How do you put gender diversity on your company’s agenda? A lot of HR and Diversity Managers have tried saying something like this:

“Gender imbalance in our management teams indicates a loss of female talent, and it’s a serious problem that needs management’s attention.”

This picture captures pretty well how that message is likely to be received

Not exactly the picture of enthusiasm, is it.

So what’s the problem?

There’s no obvious link between gender diversity and the company’s strategic goals.

If managers can’t see the connection between gender diversity and the company’s strategy, they won’t understand what the point of it is. And they’ll invent a point. That’s a recipe for stonewalling. They may see the new focus on gender diversity as a mere exercise in political correctness. Some may even feel like you’re suggesting that they’ve been discriminating against women. If they can’t make a connection between gender diversity and the company’s strategy, they will resent the time and resources you will ask them to spend on it. They won’t commit, they won’t engage – and everything will stay the same.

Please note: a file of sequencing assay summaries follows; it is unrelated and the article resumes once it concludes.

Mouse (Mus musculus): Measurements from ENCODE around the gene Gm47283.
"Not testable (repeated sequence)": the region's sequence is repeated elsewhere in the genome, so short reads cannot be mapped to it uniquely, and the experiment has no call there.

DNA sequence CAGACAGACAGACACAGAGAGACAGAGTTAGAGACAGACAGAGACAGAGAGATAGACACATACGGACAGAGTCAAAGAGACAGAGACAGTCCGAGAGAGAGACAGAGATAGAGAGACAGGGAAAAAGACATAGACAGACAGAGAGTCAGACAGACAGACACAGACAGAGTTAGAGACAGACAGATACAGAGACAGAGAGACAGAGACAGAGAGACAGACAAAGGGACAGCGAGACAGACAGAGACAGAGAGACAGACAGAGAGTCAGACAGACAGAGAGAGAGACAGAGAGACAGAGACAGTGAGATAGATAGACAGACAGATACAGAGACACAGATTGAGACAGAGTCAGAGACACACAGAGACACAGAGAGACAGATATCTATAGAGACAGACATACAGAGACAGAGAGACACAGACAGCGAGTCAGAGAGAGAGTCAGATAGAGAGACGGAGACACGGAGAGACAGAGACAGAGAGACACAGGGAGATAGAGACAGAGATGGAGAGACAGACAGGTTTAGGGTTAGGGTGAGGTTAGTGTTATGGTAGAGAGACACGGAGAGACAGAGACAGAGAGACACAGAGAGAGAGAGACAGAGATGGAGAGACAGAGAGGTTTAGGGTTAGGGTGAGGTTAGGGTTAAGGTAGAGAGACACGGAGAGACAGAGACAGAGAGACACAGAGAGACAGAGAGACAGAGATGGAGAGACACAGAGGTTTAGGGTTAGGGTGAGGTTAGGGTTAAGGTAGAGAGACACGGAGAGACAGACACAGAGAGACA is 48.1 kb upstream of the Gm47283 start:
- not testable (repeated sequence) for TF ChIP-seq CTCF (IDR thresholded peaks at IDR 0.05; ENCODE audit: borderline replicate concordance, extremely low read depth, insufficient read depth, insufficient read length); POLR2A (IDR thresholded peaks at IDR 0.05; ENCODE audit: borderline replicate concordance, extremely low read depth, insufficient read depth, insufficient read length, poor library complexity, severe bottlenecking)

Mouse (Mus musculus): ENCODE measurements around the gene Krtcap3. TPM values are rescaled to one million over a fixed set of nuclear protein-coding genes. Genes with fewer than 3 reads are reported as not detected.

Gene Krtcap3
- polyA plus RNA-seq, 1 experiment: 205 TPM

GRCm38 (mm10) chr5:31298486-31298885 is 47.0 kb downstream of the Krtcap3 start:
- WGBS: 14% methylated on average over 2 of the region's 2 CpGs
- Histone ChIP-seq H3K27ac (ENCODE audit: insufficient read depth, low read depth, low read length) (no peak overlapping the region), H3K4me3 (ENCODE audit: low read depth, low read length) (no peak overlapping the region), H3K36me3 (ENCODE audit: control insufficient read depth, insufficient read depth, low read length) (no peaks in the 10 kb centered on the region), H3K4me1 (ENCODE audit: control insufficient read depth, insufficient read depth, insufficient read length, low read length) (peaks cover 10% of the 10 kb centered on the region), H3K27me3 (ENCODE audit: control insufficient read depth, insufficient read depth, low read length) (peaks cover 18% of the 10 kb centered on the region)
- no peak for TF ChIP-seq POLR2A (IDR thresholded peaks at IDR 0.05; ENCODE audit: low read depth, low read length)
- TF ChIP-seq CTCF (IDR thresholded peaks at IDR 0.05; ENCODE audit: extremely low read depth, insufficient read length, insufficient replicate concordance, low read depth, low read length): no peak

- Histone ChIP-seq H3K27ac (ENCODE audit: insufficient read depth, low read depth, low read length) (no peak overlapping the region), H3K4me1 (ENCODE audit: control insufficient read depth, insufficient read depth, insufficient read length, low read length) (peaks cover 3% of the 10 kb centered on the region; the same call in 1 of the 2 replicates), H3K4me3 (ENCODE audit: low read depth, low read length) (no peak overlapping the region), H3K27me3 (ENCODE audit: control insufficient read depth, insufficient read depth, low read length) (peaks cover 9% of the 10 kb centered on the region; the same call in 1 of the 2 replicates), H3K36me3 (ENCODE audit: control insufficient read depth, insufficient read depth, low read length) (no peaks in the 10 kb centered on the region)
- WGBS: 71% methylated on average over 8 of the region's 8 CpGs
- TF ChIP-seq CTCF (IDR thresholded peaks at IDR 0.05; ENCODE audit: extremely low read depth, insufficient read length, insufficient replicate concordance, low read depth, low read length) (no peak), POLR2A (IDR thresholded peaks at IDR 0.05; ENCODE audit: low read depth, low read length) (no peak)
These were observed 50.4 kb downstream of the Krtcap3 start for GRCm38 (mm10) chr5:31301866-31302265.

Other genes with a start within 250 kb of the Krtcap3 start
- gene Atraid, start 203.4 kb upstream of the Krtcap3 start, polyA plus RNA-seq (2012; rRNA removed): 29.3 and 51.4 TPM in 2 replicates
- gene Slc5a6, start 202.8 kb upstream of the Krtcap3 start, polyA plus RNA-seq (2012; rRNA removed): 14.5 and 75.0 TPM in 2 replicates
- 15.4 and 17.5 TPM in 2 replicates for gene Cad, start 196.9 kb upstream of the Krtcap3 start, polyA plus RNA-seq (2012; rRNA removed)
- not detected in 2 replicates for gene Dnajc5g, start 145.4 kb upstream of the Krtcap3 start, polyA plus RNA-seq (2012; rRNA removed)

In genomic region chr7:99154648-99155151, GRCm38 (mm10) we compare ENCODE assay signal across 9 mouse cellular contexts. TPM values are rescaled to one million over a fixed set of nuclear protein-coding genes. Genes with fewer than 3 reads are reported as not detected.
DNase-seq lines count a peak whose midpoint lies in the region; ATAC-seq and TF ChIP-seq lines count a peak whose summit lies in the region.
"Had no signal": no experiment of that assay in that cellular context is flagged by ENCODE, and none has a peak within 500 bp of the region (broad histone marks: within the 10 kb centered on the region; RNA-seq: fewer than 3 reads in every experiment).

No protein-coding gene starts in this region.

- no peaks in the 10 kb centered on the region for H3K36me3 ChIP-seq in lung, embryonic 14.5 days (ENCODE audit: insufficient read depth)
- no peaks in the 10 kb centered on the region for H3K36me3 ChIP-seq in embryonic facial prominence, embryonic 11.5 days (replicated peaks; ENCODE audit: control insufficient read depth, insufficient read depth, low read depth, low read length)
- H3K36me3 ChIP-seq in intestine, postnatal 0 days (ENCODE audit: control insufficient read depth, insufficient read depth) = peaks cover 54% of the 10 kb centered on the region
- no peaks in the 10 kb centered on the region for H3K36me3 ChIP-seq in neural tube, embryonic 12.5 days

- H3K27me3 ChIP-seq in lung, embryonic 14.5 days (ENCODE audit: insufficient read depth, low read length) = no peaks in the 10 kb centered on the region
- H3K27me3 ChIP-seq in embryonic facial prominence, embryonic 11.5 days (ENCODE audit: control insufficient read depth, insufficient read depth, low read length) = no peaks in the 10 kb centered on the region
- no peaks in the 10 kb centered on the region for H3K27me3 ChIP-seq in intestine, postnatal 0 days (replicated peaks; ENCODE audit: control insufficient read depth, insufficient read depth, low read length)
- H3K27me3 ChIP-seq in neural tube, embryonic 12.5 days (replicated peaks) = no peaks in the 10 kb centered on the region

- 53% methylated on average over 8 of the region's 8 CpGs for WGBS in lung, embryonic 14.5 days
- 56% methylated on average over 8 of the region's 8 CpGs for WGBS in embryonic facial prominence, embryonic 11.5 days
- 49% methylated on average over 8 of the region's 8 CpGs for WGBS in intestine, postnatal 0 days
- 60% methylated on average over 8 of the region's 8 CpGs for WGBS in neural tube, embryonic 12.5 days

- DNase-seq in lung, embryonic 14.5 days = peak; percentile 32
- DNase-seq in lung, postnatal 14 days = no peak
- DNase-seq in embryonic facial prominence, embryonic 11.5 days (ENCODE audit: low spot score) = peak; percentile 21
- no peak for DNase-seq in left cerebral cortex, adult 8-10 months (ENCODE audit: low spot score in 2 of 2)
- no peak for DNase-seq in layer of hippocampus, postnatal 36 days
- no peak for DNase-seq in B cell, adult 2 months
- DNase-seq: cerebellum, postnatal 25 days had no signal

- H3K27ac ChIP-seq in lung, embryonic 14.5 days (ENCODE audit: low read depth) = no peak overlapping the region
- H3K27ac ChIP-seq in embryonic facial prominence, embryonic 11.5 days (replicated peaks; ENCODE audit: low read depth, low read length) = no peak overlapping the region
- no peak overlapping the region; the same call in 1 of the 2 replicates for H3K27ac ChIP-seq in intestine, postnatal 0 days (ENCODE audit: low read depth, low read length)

So start by finding the link between gender diversity and the company’s key strategic goals.

It’s pretty easy to do. A number of studies show that companies with gender diverse management teams achieve better financial performance and create more value than companies where most of the managers are men. McKinsey has produced a whole series of reports with data showing the positive effects of gender diversity in a wide range of companies. BCG has recently published a report on gender diversity in Danish companies that shows similar results. The most obvious reasons for these positive results are that gender diverse companies are attracting and benefitting from a larger talent pool. They also get a clearer understanding of their customers and consumers and thus a better ability to meet their demands (especially in sectors where women make most of the purchasing decisions).

Equipped with data like this, you can easily present gender diversity as one of the keys to achieving your company’s goals. After all, who can argue that getting the very best talent and delivering the very best customer service are NOT essential to your company’s success?

Once you’ve persuaded your managers about the WHY of gender diversity – that it’s an essential part of your business strategy – you can start talking about the HOW of gender diversity.

More on that later…